Feral rusa deer

Native to South-East Asia, rusa are medium-sized deer with a distinctive light chest and throat. Rusa deer are native to a number of islands in the Indonesian archipelago, and have also been introduced to south-east Kalimantan, New Guinea, the Bismarck Archipelago, New Caledonia, Australia and New Zealand.

Two subspecies are found in Australia: Javan rusa (Cervus timorensis russa), established in Royal National Park outside Sydney, and Moluccan rusa (C. timorensis moluccensis), introduced to the islands of the Torres Strait in 1912.

Populations of wild rusa deer have also been found in coastal areas between Townsville and Rockhampton, and in southern Queensland. A long-established, but little-known, population is located near Stanthorpe.

Rusa deer contained within a deer-proof fence (e.g. on farms or in game parks) are not restricted invasive pests. Any rusa deer not within a deer-proof fence is considered feral or wild and subject to control. Farmed deer that escape captivity quickly revert to a wild state.

Feral rusa deer can damage native and cultivated vegetation and pose a traffic hazard.

You must manage the impacts of feral rusa deer on your land.

You must not move, feed, give away, sell or release feral rusa deer into the environment.

A feral rusa deer is a rusa deer that is living in a wild state and is not being farmed or kept for another purpose. A rusa deer is considered to be farmed or kept for another purpose only if it is in an escape-proof enclosure.

Scientific name

Rusa timorensis, Cervus timorensis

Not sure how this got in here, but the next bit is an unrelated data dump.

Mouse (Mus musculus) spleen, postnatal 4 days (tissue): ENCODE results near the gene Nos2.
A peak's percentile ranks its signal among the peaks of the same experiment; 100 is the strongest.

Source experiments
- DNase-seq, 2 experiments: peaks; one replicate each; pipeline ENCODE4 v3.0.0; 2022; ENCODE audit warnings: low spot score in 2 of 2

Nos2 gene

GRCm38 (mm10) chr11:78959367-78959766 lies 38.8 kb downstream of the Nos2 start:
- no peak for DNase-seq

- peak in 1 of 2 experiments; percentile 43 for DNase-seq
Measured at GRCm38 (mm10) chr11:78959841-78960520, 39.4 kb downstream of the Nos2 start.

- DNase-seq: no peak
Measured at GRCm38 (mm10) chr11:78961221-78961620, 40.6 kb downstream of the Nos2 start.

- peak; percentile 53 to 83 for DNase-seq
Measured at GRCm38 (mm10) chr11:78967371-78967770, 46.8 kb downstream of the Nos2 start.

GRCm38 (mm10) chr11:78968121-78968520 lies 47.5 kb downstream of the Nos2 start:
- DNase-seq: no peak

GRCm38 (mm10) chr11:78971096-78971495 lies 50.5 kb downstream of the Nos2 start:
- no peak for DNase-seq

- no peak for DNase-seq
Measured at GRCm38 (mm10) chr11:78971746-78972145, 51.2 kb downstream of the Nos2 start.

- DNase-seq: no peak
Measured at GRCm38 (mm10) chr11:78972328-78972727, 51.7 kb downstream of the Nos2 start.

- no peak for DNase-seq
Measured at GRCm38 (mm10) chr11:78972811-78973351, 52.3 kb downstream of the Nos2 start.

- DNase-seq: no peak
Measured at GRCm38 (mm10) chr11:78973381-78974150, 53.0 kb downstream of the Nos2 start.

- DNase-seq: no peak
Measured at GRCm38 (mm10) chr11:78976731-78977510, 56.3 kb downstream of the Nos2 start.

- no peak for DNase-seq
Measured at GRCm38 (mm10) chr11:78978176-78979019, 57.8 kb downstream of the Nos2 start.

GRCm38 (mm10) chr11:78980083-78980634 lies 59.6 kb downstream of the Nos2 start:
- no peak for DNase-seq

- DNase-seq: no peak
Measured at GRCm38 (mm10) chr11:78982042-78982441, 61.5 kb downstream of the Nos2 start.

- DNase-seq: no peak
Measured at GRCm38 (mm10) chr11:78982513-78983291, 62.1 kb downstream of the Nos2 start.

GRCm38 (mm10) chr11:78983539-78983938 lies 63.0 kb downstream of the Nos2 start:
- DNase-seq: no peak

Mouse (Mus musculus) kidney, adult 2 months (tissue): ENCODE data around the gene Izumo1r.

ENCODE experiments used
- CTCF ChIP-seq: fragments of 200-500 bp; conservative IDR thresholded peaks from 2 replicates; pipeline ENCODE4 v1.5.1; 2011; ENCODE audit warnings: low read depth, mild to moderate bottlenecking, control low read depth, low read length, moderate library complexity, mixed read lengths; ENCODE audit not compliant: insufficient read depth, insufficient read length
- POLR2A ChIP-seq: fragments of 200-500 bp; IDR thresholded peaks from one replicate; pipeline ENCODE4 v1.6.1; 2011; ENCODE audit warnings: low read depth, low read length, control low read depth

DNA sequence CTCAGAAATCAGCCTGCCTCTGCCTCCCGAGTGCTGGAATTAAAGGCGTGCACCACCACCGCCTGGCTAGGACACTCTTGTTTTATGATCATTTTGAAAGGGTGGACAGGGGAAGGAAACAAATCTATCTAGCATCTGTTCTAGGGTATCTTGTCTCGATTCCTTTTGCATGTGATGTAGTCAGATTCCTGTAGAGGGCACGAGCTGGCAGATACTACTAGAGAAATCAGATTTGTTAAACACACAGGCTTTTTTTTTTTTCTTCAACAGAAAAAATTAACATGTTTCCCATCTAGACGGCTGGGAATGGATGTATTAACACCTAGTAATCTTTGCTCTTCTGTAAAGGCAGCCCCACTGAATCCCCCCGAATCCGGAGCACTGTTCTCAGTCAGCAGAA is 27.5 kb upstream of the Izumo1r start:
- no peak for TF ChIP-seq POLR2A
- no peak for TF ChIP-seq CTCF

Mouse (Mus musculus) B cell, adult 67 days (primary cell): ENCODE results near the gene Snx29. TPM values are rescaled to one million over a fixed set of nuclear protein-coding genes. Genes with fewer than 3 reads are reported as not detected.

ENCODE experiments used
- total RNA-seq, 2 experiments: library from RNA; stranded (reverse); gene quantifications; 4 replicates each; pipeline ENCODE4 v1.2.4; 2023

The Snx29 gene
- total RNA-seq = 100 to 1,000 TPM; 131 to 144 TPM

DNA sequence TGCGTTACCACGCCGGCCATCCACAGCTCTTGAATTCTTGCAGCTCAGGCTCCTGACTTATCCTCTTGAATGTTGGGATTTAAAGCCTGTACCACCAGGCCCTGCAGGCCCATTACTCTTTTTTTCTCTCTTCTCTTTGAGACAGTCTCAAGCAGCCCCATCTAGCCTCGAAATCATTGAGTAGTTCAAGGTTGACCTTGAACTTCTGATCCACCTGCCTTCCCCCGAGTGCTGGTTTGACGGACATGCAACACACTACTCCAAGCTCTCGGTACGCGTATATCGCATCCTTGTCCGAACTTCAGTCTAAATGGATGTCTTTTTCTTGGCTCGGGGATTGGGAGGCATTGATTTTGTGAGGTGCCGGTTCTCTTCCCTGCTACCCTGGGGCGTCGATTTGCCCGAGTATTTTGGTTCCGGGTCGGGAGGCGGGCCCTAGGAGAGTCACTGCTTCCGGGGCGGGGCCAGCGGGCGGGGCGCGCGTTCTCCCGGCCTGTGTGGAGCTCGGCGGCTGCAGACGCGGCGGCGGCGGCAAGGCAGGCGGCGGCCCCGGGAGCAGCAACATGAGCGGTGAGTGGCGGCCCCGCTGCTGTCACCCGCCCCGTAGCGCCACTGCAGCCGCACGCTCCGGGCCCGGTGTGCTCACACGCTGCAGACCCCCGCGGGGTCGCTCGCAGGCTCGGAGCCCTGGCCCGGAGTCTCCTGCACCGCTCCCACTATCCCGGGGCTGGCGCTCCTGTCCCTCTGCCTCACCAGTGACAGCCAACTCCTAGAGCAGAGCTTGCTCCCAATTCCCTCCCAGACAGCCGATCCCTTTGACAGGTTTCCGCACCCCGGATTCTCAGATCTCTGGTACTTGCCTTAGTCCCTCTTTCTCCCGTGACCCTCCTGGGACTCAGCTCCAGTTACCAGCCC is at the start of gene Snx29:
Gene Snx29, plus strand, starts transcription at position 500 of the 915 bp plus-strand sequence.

Similar species


  • Medium-sized deer, with Javan rusa stags standing up to 110cm at shoulder and weighing about 120kg, hinds standing up to 95cm at shoulder and weighing up to 80kg, Moluccan rusa slightly smaller.
  • Coat varies from greyish to yellowish or reddish-brown, with darker brown on hindquarters and thighs.
  • Body hair is coarse, sparser than other deer.
  • Chest and throat are light, chest has line of dark hair visible between forelegs.
  • New calves have rich red coat.
  • Stags develop mane during winter.
  • Antlers typically 3-tined, with beams forming characteristic lyre shape.


  • Tropical or subtropical species.
  • Prefers grassy plains bordered by dense brush or woodlands to retire to during daylight hours.
  • Prefers to graze on grass but will also browse on other vegetation depending on season and availability of food.


  • Found around Townsville and Rockhampton, and in southern Queensland, including population near Stanthorpe.
  • Also introduced to traditional feral chital deer range around Charters Towers.
  • Anecdotal reports of 600 rusa being released into flood plain environment in Gulf of Carpentaria.

Life cycle

  • Forms herds.
  • Have no definite breeding season but tend to breed June-October; individual hinds may cycle earlier or later.
  • Adult hinds generally give birth to single calf after gestation of about 252 days.
  • Hinds can produce up to 3 calves in 2 years.